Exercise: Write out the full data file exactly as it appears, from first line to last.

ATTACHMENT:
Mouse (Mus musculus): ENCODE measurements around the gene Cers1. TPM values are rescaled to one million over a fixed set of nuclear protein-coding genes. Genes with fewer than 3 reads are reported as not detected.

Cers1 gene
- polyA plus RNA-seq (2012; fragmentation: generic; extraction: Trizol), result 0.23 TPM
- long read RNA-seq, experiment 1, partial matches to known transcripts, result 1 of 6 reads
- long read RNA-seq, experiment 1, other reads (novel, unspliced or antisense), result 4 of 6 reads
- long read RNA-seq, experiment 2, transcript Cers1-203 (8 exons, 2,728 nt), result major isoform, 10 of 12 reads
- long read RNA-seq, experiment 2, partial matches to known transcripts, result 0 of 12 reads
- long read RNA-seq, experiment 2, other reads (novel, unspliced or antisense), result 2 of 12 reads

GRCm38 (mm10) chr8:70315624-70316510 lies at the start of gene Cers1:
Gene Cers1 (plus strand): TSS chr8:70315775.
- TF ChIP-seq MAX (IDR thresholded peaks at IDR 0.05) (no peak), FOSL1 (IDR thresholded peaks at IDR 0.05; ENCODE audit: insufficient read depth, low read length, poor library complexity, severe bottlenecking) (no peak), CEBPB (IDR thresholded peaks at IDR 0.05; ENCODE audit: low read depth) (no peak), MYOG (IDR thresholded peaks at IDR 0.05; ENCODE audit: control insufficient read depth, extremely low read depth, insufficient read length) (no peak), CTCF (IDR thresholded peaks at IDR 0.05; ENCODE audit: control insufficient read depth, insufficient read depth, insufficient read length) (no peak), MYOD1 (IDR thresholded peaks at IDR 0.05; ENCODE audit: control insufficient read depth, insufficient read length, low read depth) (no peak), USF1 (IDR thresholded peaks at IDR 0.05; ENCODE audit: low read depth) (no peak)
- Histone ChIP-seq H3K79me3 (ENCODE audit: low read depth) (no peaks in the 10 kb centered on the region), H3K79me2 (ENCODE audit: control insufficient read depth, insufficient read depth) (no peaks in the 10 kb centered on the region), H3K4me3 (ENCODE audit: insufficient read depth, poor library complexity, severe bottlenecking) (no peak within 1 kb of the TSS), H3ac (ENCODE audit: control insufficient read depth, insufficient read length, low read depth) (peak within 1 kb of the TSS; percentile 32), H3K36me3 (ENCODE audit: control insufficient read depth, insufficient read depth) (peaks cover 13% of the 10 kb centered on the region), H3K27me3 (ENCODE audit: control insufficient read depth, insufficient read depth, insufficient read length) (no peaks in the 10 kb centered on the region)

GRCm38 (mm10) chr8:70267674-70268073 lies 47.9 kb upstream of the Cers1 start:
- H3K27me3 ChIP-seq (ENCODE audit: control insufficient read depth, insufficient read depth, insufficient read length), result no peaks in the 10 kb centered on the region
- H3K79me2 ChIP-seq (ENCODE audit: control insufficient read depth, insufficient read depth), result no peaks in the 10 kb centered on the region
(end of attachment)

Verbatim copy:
Mouse (Mus musculus): ENCODE measurements around the gene Cers1. TPM values are rescaled to one million over a fixed set of nuclear protein-coding genes. Genes with fewer than 3 reads are reported as not detected.

Cers1 gene
- polyA plus RNA-seq (2012; fragmentation: generic; extraction: Trizol), result 0.23 TPM
- long read RNA-seq, experiment 1, partial matches to known transcripts, result 1 of 6 reads
- long read RNA-seq, experiment 1, other reads (novel, unspliced or antisense), result 4 of 6 reads
- long read RNA-seq, experiment 2, transcript Cers1-203 (8 exons, 2,728 nt), result major isoform, 10 of 12 reads
- long read RNA-seq, experiment 2, partial matches to known transcripts, result 0 of 12 reads
- long read RNA-seq, experiment 2, other reads (novel, unspliced or antisense), result 2 of 12 reads

GRCm38 (mm10) chr8:70315624-70316510 lies at the start of gene Cers1:
Gene Cers1 (plus strand): TSS chr8:70315775.
- TF ChIP-seq MAX (IDR thresholded peaks at IDR 0.05) (no peak), FOSL1 (IDR thresholded peaks at IDR 0.05; ENCODE audit: insufficient read depth, low read length, poor library complexity, severe bottlenecking) (no peak), CEBPB (IDR thresholded peaks at IDR 0.05; ENCODE audit: low read depth) (no peak), MYOG (IDR thresholded peaks at IDR 0.05; ENCODE audit: control insufficient read depth, extremely low read depth, insufficient read length) (no peak), CTCF (IDR thresholded peaks at IDR 0.05; ENCODE audit: control insufficient read depth, insufficient read depth, insufficient read length) (no peak), MYOD1 (IDR thresholded peaks at IDR 0.05; ENCODE audit: control insufficient read depth, insufficient read length, low read depth) (no peak), USF1 (IDR thresholded peaks at IDR 0.05; ENCODE audit: low read depth) (no peak)
- Histone ChIP-seq H3K79me3 (ENCODE audit: low read depth) (no peaks in the 10 kb centered on the region), H3K79me2 (ENCODE audit: control insufficient read depth, insufficient read depth) (no peaks in the 10 kb centered on the region), H3K4me3 (ENCODE audit: insufficient read depth, poor library complexity, severe bottlenecking) (no peak within 1 kb of the TSS), H3ac (ENCODE audit: control insufficient read depth, insufficient read length, low read depth) (peak within 1 kb of the TSS; percentile 32), H3K36me3 (ENCODE audit: control insufficient read depth, insufficient read depth) (peaks cover 13% of the 10 kb centered on the region), H3K27me3 (ENCODE audit: control insufficient read depth, insufficient read depth, insufficient read length) (no peaks in the 10 kb centered on the region)

GRCm38 (mm10) chr8:70267674-70268073 lies 47.9 kb upstream of the Cers1 start:
- H3K27me3 ChIP-seq (ENCODE audit: control insufficient read depth, insufficient read depth, insufficient read length), result no peaks in the 10 kb centered on the region
- H3K79me2 ChIP-seq (ENCODE audit: control insufficient read depth, insufficient read depth), result no peaks in the 10 kb centered on the region